I’ve also made the fluffy waffle recipe from Grace & Good Eats (fantastic btw). You can find the link to that recipe right HERE: https://www.graceandgoodeats.com/fluffy-waffle-recipe/

So far this year, I’ve made strawberry chocolate chip waffles and several versions of cinnamon-sugar waffles BUT today’s Peanut butter & Jelly waffles were the biggest waffle hit yet.

I’m going to drop that recipe here for you: Try it! They’re super TASTY! I used:

Ingredients:

  • 3 Cups of Krusteaz Light & Crispy Belgian Waffle Mix
  • 2 Large Eggs
  • 1 1/2 Cups of Water
  • 2/3 Cup of Creamy Peanut Butter
  • 1/2 to 1 Cup of Jelly/Jam (Warmed)
  • Non-stick Cooking Spray
  • Syrup
  • Toppings of choice: Powdered Sugar/PB/Banana/Nuts

Directions:

  1. Mix the Krusteaz, eggs, water, and peanut butter together.
  2. Warm the jelly/jam into the microwave and warm for 20-30 seconds. It’s ok if it’s still a little chunky (in my opinion, a few jelly/jam chunks are super nice).
  3. Add the warmed jelly/jam to the waffle mix and stir until combined.
  4. Drop up to 2/3c of waffle batter into your waffle maker (sprayed with nonstick cooking spray) and cook to your desired crispiness (I like 4).
  5. Top with more peanut butter, jelly, powdered sugar, banana, or berries and syrup (or honey for a Low GI syrup substitute).
  6. And enjoy!

A few notes:

A few notes:

  • You can make this with a different waffle mix or even a homemade waffle, just skip the oil.
  • If you’re not into jelly, you can add some mashed banana, but you’ll need to reduce the liquid by at least 1/4c.

French Fries, Noodles, Bread…. Today, we are talking about C-A-R-B-S!

Carbs

Aka: carbohydrates

A carbohydrate is a macronutrient that is made up of a single sugar (or multiple sugars), carbon, hydrogen, & oxygen.

Carbohydrates provide energy @ 4 cal per gram & are a QUICK ENERGY source making them a useful tool for physical activity (workouts, runs, sports, etc).

They’re also the preferred source of fuel for your noggin and nerves!

Carbohydrates can be broken down into two categories: Complex & simple. The difference between the two being how many sugars are in each glucose chain.

Complex- long chains of sugars (glucose). This group includes starches and fibers such as bread (choose whole grain), pasta, crackers, legumes, peas, corn, potatoes, squash, etc.
Simple- single sugars & pairs of sugars. This group includes white sugar, fruits, dairy, cookies, candy, jelly, syrup, etc.

Both categories of carbohydrates can be “healthy” and “unhealthy,” but the key to making smart carb choices is knowing what food will make you feel good and help you optimize your energy. 

Because carbohydrates can cause spikes (and subsequent crashes) in blood sugar. This can cause fatigue, lack of focus, and make you crave a nap. To avoid this feeling (or worse feelings if you have a carbohydrate metabolism disorder), choose your carbs while considering portion control! I know this is hard (or maybe it’s just me) but try only ordering one pancake instead of a full-stack or maybe pair that cookie with some beef jerky.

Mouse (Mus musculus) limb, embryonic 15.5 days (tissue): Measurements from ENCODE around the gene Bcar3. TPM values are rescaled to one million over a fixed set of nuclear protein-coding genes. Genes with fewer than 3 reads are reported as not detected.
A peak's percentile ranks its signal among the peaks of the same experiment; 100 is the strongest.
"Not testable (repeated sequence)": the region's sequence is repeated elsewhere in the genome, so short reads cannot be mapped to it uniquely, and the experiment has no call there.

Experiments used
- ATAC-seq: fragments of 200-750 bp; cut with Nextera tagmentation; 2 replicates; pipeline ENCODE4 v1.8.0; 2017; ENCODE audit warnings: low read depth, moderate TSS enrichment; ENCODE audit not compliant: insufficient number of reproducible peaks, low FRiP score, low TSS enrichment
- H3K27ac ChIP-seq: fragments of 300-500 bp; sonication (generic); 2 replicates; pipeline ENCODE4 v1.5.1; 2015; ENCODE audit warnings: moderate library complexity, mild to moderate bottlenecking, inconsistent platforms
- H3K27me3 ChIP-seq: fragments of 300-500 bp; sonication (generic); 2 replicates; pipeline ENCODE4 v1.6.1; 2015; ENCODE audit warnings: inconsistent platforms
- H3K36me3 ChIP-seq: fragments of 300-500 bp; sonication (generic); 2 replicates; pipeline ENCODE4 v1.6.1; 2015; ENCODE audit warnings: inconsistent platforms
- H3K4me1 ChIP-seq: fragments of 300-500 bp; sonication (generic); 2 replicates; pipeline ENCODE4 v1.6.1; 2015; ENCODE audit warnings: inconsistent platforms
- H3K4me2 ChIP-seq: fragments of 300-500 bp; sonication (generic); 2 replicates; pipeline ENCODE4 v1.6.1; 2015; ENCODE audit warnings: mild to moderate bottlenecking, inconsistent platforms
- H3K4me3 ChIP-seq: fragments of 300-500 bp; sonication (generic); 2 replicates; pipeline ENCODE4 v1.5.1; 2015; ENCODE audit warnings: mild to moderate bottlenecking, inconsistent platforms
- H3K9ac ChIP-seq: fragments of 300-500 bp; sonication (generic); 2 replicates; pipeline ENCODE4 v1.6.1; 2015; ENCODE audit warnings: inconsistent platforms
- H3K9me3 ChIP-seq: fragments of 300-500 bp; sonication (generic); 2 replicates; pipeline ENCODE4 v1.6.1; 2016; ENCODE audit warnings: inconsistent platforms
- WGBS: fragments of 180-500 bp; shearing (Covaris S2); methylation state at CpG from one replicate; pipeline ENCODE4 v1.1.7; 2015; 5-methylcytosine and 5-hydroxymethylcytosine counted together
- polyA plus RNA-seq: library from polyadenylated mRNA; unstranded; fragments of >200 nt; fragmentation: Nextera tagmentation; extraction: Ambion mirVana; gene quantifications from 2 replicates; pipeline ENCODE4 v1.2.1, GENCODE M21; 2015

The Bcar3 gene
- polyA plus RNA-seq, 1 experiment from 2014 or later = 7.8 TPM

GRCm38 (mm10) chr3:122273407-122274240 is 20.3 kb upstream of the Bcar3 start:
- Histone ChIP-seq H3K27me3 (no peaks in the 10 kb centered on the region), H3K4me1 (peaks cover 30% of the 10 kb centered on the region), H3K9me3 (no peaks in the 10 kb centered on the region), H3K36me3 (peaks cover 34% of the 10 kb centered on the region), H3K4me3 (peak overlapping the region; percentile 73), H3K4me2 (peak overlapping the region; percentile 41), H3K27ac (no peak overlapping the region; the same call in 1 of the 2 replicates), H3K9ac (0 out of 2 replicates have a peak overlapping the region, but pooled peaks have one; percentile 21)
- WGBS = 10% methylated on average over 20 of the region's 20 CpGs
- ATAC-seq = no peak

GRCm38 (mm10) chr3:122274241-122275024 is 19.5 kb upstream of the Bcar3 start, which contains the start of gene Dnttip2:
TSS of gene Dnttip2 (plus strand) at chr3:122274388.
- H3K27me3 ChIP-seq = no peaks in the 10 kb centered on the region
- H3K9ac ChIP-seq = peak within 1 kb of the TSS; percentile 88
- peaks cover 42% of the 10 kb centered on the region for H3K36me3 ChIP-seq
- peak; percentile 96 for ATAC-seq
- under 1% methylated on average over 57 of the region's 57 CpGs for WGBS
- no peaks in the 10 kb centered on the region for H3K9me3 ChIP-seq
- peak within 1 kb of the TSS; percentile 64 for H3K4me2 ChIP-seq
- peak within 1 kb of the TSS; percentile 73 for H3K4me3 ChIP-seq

In addition to blood sugar, fiber is also a fundamental nutritional component of carbohydrates. Technically speaking, fiber is the indigestible roughage/bulk of a plant-based carbohydrate. That may sound gross, but it plays an important role in digestion, blood sugar regulation, and weight management.

There are actually many people out there who correlate “healthy” and weightloss with low carb (or no carb) diets/meal plans. But I promise, your nutrition DOESN’T have to be that way UNLESS you want it to.
In fact, the Daily Recommended Intake (DRI) for carbohydrates is 46-65% of your daily intake (with only 10% of your TOTAL CALORIES coming from sources with added sugar).

These are some healthy & unhealthy carb choices I had I currently have in my pantry. It’s OK to want both!

Like I mentioned earlier, your brain and nervous system need carbohydrates to perform. Additionally, carbs provide 1/2 of the fuel utilized by your muscles! To optimize the use of carbs before you work out, you might try 1-4grams per kg (2.2lbs) 30 minutes before exercise. Oh, and remember when I said carbs are a quick energy source?! Try having a few during your workout and see if you can see a difference!

So girl (or guy), eat those carbs. If you’re concerned they’re going to make make you fat or unhealthy, my recommendation would be to make good, well-balanced choices. This will help you reach your goals and feel energetic in the process.